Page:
"The _real_ bug is clearly in the hardware design that allows you to brick those things without apparently even having a lock bit. I'm hoping Intel doesn't treat this as just a software bug. Some hw designer should be thinking hard about which orifice they put their head up in."
"Another week, another -rc," began Linux creator Linus Torvalds, announcing the 2.6.26-rc7 Linux kernel, "and as usual, it's mainly drivers and arch updates - over 90% of changes are in one or the other." He continued:
"A big part of it (about two thirds of the driver update, in fact) is a late-dropping AGP/DRM update that adds support for some new Intel and ATI graphics cards. And a big part of the arch update is the inevitable def_config updates, of course. I'm not all that happy about the timing of the support for the new cards, but at the same time I also hate delaying new drivers. Obviously the hope is that it can't cause any regressions, since the added code is almost entirely for stuff that simply wasn't supported at all before."
Linus concluded, "if you ignore the driver and arch updates, the rest is pretty minor. About half is in networking, and half of the remaining is filesystems updates (mainly ocfs2). And random smatterings elsewhere, like some scheduler updates."
"Slow servers, Skipping audio, Jerky video --everyone knows the symptoms of latency. But to know what's really going on in the system, what's causing the latency, and how to fix it... those are difficult questions without good answers right now," began Arjan van de Van, announcing version 0.1 of LatencyTop, "a tool for developers to visualize system latencies." He continued:
"LatencyTOP is a Linux tool for software developers (both kernel and userspace), aimed at identifying where system latency occurs, and what kind of operation/action is causing the latency to happen. By identifying this, developers can then change the code to avoid the worst latency hiccups.
"There are many types and causes of latency, and LatencyTOP focus on type that causes audio skipping and desktop stutters. Specifically, LatencyTOP focuses on the cases where the applications want to run and execute useful code, but there's some resource that's not currently available (and the kernel then blocks the process). This is done both on a system level and on a per process level, so that you can see what's happening to the system, and which process is suffering and/or causing the delays."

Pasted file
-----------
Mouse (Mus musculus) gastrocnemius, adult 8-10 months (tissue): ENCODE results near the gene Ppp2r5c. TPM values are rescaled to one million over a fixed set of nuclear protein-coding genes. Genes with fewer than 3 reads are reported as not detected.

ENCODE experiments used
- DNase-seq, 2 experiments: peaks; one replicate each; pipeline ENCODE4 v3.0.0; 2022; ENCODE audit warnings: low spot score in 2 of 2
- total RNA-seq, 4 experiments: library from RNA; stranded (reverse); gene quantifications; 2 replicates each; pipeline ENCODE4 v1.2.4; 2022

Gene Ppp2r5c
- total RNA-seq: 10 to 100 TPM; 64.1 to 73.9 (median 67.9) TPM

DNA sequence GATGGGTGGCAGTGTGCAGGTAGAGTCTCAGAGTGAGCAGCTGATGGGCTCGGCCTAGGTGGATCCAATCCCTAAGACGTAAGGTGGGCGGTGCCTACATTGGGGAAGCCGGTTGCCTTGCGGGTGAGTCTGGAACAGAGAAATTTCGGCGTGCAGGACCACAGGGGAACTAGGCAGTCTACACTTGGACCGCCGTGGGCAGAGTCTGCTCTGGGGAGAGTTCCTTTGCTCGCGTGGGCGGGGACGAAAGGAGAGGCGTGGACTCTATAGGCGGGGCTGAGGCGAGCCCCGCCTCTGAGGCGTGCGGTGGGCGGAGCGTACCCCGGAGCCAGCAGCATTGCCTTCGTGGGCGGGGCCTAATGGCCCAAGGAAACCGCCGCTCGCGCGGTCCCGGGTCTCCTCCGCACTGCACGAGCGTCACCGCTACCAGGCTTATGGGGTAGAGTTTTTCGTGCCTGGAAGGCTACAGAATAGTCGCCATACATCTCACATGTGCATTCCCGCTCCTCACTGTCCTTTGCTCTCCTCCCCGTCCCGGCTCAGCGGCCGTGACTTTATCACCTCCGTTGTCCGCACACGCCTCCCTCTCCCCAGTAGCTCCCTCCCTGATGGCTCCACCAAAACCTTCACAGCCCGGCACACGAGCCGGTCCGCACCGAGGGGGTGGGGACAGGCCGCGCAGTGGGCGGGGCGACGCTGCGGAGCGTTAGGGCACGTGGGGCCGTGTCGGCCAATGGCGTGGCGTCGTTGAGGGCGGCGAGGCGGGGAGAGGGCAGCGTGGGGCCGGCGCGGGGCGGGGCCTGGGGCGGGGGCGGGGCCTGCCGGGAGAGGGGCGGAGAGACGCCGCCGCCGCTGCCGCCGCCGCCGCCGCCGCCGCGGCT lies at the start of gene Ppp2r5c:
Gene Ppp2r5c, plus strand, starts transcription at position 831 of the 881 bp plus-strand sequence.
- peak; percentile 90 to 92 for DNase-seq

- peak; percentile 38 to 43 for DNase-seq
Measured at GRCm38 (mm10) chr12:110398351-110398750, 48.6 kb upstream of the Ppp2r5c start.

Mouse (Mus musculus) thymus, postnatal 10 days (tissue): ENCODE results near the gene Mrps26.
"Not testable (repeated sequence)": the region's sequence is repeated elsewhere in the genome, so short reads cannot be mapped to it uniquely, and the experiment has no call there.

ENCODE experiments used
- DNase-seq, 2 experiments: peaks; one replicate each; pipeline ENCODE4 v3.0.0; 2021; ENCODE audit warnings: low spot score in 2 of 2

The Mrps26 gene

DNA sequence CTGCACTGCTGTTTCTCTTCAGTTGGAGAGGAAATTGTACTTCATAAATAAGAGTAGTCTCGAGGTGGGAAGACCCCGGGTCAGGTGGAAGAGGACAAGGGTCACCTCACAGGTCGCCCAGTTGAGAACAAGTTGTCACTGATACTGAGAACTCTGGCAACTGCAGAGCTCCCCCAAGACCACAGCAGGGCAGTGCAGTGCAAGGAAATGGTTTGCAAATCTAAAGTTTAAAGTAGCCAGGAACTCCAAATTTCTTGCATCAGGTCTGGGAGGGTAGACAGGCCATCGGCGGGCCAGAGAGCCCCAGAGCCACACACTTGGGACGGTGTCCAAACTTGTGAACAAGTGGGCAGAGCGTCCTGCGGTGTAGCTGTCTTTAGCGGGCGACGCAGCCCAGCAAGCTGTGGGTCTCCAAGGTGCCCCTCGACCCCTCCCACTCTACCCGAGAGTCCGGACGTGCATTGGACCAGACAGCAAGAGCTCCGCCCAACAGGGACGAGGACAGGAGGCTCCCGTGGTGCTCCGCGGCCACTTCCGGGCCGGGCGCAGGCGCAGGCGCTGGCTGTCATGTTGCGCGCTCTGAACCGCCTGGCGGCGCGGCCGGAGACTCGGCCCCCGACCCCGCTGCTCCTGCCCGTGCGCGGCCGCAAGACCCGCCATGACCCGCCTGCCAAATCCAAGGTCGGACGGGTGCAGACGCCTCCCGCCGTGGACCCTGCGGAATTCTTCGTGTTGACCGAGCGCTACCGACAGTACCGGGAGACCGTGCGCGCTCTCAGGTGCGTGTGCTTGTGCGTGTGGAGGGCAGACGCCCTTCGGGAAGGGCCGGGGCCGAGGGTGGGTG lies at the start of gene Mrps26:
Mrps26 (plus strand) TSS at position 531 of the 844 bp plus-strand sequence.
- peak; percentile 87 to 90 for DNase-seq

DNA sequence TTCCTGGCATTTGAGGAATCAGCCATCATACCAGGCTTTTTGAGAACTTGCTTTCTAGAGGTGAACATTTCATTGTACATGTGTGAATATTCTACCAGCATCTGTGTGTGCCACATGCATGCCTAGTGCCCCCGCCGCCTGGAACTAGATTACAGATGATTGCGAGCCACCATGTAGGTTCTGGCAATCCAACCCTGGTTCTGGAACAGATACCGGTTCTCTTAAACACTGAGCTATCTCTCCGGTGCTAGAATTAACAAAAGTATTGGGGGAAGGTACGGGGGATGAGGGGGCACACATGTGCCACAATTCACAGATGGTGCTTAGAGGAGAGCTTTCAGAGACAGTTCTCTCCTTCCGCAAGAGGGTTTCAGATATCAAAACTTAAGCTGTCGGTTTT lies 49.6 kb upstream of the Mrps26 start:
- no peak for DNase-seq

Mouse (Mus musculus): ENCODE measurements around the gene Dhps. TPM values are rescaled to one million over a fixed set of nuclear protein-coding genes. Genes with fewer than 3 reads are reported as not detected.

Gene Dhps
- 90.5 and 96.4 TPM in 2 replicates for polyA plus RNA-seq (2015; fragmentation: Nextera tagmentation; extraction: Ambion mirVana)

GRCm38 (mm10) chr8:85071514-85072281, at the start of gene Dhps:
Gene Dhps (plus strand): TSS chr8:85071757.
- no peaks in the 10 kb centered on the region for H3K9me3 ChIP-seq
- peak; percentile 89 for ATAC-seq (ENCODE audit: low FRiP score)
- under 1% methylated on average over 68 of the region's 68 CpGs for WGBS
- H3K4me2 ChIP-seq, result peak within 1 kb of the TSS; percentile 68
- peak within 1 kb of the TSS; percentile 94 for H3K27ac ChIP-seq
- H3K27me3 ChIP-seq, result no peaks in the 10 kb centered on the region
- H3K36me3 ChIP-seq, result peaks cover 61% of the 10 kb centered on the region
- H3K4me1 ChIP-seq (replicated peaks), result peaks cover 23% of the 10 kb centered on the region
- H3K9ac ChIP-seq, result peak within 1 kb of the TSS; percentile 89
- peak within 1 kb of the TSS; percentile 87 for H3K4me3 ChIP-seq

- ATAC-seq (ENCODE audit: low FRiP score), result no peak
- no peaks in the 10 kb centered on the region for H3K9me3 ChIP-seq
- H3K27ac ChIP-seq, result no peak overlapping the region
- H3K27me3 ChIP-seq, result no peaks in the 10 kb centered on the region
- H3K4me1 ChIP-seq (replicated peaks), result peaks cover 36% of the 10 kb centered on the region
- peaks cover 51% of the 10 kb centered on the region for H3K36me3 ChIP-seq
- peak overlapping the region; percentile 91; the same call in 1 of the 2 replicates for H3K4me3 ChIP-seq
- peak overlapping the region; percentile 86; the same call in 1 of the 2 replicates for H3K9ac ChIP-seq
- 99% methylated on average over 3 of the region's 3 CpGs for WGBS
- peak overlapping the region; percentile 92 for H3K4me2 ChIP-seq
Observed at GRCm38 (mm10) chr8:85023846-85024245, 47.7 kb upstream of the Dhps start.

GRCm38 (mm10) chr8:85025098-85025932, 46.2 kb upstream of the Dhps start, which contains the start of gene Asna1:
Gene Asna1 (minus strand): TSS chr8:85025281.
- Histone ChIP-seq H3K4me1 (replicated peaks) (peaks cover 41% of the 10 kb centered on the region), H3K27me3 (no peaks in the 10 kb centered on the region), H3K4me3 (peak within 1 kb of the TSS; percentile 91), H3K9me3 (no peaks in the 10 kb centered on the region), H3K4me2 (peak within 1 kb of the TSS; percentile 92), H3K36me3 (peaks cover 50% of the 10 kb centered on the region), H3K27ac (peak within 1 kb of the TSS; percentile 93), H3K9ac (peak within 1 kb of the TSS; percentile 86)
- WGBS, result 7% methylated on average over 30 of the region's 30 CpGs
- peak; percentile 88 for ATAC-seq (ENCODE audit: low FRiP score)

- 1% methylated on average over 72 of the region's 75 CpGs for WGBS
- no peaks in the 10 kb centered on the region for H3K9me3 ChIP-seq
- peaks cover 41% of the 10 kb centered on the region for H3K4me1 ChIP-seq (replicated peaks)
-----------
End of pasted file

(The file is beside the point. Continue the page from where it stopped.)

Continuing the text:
"This patch corrects what I hope are invalid assumptions about the DMA engine layer: Not only Intel(R) hardware can do DMA, and DMA can be used for other things than memcpy and RAID offloading," Haavard Skinnemoen noted, submitted a small patch against the DMADEVICES Kconfig option. He added, "Don't get me wrong; I think Intel deserves lots of respect for creating this framework. But this is also why I got a bit disappointed when I discovered that it seems to be less generic than I initially hoped." Haavard continued:
"DMA controllers, which may support plain memcpy acceleration in addition to more traditional 'slave DMA', are very common in SoC devices, and I think Linux needs a common framework for it. The existing DMA Engine framework seems to come pretty close already, but I think it needs more input from the embedded crowd before it can be completely usable on a large number of embedded systems."
"The Manageability Engine Interface (aka HECI) allows applications to communicate with the Intel(R) Manageability Engine (ME) firmware. It is meant to be used by user-space manageability applications to access ME features such as Intel(R) Active Management Technology, Intel(R) Quiet System Technology and ASF," Anas Nashif began, describing a new driver for accessing services found in most recent Intel desktop chipsets. Andrew Morton offered an initial review of the patch and asked for additional information, "why do we want to include this code in Linux? What value has it to our users, etc? Basically: tell us more stuff.". Anas added:
"The core hardware architecture of Intel Active Management Technology (Intel AMT) is resident in firmware. The micro-controller within the chipset's graphics and memory controller (MCH) hub houses the Management Engine (ME) firmware, which implements various services on behalf of management applications. Additionally, flash memory houses system BIOS, code used by the management engine, and a third-party data store (3PDS) that enables applications to store information as needed in non-volatile memory."